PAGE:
Before the large town halls and the massive rallies as candidates’ campaigns gain steam, I like the more intimate meetings in restaurants, living rooms, backyards and barn yards. Or, in this case, a couple weeks ago, Las Cafeteras stumping for Bernie Sanders in West Liberty.
Iowa — we may be too white, too old, too cranky. But when bands like Las Cafeteras come from a place like East Los Angeles to play in our community’s living room while barnstorming for a candidate — this, to me, is a beauty of the Iowa caucuses.
The candidates sometimes are surprised but always heartened at the thoughtful, honest audience questions. Iowans fulfill their role earnestly and enthusiastically.
In Tipton, at an Andrew Yang appearance, I met a student contingent from a Kentucky university. This group had traveled to Iowa for a week’s worth of caucus bingeing, trying to see as many candidates as possible, including President Donald Trump the previous night. Their class syllabus, in part, had been organized around the Iowa caucuses. There is magic and substance to evaluate here.
Iowans get to “travel” in their caucus adventure as well. Bill Weld campaigned in Mount Vernon. Beto O’Rourke in Washington. Pete Buttigieg in Maquoketa. Joe Biden in Independence. JJ Walcutt in Coralville. Marianne Williamson in Fairfield. Cory Booker in North Liberty. Bill DeBlasio rolled his bus into NewBo. Elizabeth Warren voted her coffee bean at Hamburg Inn. Kirsten Gillibrand blocked access to ranch dressing at the Airliner. Bernie Sanders pitched softball at Dyersville’s Field of Dreams.
The Iowa caucuses are much more than something that went unfortunately very wrong on Monday. They are months of earnest encounters and considerations. They are a springboard where unlikely nominees like Jimmy Carter and Donald Trump can gain traction.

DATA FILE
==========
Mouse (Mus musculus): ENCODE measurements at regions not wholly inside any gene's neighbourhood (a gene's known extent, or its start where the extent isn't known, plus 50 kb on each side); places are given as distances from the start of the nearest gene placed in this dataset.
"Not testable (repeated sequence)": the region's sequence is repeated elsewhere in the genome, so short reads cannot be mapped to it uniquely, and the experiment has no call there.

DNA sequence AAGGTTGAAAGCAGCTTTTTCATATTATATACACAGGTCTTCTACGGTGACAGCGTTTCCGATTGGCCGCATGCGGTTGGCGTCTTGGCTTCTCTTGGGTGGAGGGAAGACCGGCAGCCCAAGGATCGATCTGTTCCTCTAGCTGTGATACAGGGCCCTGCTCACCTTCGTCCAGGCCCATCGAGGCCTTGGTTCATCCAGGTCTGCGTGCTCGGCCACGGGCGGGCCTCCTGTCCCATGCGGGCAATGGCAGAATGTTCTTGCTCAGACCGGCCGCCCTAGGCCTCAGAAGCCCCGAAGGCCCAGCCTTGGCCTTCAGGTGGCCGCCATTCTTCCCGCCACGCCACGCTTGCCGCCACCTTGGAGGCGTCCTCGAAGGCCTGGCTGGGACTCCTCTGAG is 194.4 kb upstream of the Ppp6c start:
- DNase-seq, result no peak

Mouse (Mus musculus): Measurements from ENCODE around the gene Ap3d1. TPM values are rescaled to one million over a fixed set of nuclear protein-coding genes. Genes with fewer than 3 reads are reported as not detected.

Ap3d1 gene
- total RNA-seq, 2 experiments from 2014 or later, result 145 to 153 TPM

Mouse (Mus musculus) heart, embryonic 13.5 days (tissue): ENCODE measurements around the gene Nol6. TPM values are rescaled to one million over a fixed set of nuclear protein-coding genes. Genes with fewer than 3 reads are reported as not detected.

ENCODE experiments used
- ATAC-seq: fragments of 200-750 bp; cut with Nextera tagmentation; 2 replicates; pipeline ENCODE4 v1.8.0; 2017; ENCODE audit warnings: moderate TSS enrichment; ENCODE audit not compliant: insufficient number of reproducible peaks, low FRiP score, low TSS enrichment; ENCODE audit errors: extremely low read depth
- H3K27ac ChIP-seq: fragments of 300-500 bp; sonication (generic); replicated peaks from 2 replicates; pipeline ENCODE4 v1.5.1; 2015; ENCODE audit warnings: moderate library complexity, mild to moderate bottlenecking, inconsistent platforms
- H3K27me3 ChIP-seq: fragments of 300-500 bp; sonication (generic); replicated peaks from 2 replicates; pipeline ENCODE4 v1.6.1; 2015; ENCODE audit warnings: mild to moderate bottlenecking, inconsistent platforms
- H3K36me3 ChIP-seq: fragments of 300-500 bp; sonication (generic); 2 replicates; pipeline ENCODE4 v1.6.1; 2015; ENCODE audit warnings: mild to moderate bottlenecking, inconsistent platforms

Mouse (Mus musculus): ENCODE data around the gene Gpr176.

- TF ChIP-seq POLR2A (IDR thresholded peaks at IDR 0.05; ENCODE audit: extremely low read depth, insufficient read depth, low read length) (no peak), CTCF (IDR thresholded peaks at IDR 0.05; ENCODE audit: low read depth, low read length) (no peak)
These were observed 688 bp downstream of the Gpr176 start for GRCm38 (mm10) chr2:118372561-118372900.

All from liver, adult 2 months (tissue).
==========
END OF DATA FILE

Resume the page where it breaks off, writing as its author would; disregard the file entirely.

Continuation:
There was a technological glitch. There was no conspiracy. There was no plot orchestrated by Hillary or the Russians. But there will be consequences.
One wishful fatality, at the top of many people’s lists, is the Iowa caucuses process itself.
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If the caucuses stay, there are modernizations and tweaks that can and need to occur. Virtual caucusing. Ranked-choice voting. Better ADA access at caucus sites. Better accommodations for those who work evenings or who cannot afford child care. Phone apps that work.
On the other hand, maybe the caucuses have lost their moment, like six-on-six girls basketball or boys-only wrestling.
If so, I would uncouple the resulting changes from Iowa’s hallowed first-in-the-nation status. Women candidates and candidates of color will gain much more traction in future election cycles. The demographics of Iowa and the nation will force us to become more hip despite ourselves. We will learn how to use a phone app. Tradition can welcome and be renewed with progress.
We ought to like that we are first in the nation. Candidates start out in living rooms and barnyards; and people have access to them. There is great good here before everything turns into the spectacles of big town halls, rallies and Super Tuesdays.
We ought to like that we are first in the nation. For 2016 we had at least 17 Republican hopefuls trod Iowa soil. For 2020 there have been nearly 30 Democratic candidates visiting our coffee shops. Those candidates came from at least 23 states. It’s plausible that we had their staff and volunteers hail from almost every state in the republic. What a melting pot of voices, conversations, and ideas. For a constructive evolution of our process, let’s capitalize tangibly on that multiverse of dialogue and interaction.
We ought to like that we are first in the nation, and we should be ready to make the case that this is good for the country. To do that, let’s get more caucus bang for the buck. Let’s demonstrate our status and process are worthwhile and relevant. Let’s have the caucuses reverberate long after caucus night and make some impactful, enduring contribution to national discourse.
Every four years, we set an Iowa tone and offer an extended, intimate, and diligent vetting process via potlucks and kaffeeklatsches. It’s a half-marathon that can be nourishing and revitalizing for our democracy. Citizens in Marion and Shueyville should think that’s worth fighting for. Citizens in Montpelier and San Antonio should think that’s worth keeping.
Patrick Muller lives in Hills.